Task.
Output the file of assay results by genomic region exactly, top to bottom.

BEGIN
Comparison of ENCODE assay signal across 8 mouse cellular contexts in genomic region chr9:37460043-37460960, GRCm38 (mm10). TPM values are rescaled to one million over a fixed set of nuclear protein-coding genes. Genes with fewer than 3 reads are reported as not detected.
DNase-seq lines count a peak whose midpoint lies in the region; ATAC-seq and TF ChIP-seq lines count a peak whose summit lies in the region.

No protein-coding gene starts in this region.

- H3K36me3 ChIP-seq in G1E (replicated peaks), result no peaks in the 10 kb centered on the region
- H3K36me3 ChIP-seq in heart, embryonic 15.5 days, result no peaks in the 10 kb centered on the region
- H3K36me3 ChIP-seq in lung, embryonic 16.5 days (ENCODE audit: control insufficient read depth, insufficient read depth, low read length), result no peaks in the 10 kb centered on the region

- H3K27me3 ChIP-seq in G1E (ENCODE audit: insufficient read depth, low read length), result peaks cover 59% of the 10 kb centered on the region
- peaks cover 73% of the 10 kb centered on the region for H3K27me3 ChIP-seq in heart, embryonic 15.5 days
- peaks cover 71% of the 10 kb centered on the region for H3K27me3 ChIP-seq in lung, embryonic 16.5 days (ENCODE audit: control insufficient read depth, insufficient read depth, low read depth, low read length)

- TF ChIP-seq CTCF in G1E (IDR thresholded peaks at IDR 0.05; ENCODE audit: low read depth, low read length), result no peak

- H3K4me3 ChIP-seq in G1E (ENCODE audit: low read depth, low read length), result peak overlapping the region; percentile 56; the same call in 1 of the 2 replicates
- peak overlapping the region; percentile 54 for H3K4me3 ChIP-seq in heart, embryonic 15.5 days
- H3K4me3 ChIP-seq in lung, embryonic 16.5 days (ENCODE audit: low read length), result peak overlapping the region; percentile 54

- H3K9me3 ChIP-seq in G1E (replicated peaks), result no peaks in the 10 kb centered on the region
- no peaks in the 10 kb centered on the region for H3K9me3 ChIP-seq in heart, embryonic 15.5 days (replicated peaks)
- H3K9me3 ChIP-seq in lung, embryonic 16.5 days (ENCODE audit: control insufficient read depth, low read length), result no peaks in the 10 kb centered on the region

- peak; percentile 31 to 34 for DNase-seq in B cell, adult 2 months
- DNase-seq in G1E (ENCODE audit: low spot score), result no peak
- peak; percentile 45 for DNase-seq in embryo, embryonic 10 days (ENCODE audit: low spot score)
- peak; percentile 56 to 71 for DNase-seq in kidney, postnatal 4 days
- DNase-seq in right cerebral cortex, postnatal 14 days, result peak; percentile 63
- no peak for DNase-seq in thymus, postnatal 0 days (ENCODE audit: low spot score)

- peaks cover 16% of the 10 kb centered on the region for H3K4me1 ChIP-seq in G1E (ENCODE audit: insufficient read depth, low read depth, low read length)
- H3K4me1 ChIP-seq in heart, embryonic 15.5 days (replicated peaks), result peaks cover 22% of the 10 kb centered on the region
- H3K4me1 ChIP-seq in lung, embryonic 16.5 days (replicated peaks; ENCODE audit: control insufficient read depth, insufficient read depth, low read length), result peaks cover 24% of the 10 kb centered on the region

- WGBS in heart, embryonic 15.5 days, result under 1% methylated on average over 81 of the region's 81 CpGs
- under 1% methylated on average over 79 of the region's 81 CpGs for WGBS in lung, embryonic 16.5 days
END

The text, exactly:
Comparison of ENCODE assay signal across 8 mouse cellular contexts in genomic region chr9:37460043-37460960, GRCm38 (mm10). TPM values are rescaled to one million over a fixed set of nuclear protein-coding genes. Genes with fewer than 3 reads are reported as not detected.
DNase-seq lines count a peak whose midpoint lies in the region; ATAC-seq and TF ChIP-seq lines count a peak whose summit lies in the region.

No protein-coding gene starts in this region.

- H3K36me3 ChIP-seq in G1E (replicated peaks), result no peaks in the 10 kb centered on the region
- H3K36me3 ChIP-seq in heart, embryonic 15.5 days, result no peaks in the 10 kb centered on the region
- H3K36me3 ChIP-seq in lung, embryonic 16.5 days (ENCODE audit: control insufficient read depth, insufficient read depth, low read length), result no peaks in the 10 kb centered on the region

- H3K27me3 ChIP-seq in G1E (ENCODE audit: insufficient read depth, low read length), result peaks cover 59% of the 10 kb centered on the region
- peaks cover 73% of the 10 kb centered on the region for H3K27me3 ChIP-seq in heart, embryonic 15.5 days
- peaks cover 71% of the 10 kb centered on the region for H3K27me3 ChIP-seq in lung, embryonic 16.5 days (ENCODE audit: control insufficient read depth, insufficient read depth, low read depth, low read length)

- TF ChIP-seq CTCF in G1E (IDR thresholded peaks at IDR 0.05; ENCODE audit: low read depth, low read length), result no peak

- H3K4me3 ChIP-seq in G1E (ENCODE audit: low read depth, low read length), result peak overlapping the region; percentile 56; the same call in 1 of the 2 replicates
- peak overlapping the region; percentile 54 for H3K4me3 ChIP-seq in heart, embryonic 15.5 days
- H3K4me3 ChIP-seq in lung, embryonic 16.5 days (ENCODE audit: low read length), result peak overlapping the region; percentile 54

- H3K9me3 ChIP-seq in G1E (replicated peaks), result no peaks in the 10 kb centered on the region
- no peaks in the 10 kb centered on the region for H3K9me3 ChIP-seq in heart, embryonic 15.5 days (replicated peaks)
- H3K9me3 ChIP-seq in lung, embryonic 16.5 days (ENCODE audit: control insufficient read depth, low read length), result no peaks in the 10 kb centered on the region

- peak; percentile 31 to 34 for DNase-seq in B cell, adult 2 months
- DNase-seq in G1E (ENCODE audit: low spot score), result no peak
- peak; percentile 45 for DNase-seq in embryo, embryonic 10 days (ENCODE audit: low spot score)
- peak; percentile 56 to 71 for DNase-seq in kidney, postnatal 4 days
- DNase-seq in right cerebral cortex, postnatal 14 days, result peak; percentile 63
- no peak for DNase-seq in thymus, postnatal 0 days (ENCODE audit: low spot score)

- peaks cover 16% of the 10 kb centered on the region for H3K4me1 ChIP-seq in G1E (ENCODE audit: insufficient read depth, low read depth, low read length)
- H3K4me1 ChIP-seq in heart, embryonic 15.5 days (replicated peaks), result peaks cover 22% of the 10 kb centered on the region
- H3K4me1 ChIP-seq in lung, embryonic 16.5 days (replicated peaks; ENCODE audit: control insufficient read depth, insufficient read depth, low read length), result peaks cover 24% of the 10 kb centered on the region

- WGBS in heart, embryonic 15.5 days, result under 1% methylated on average over 81 of the region's 81 CpGs
- under 1% methylated on average over 79 of the region's 81 CpGs for WGBS in lung, embryonic 16.5 days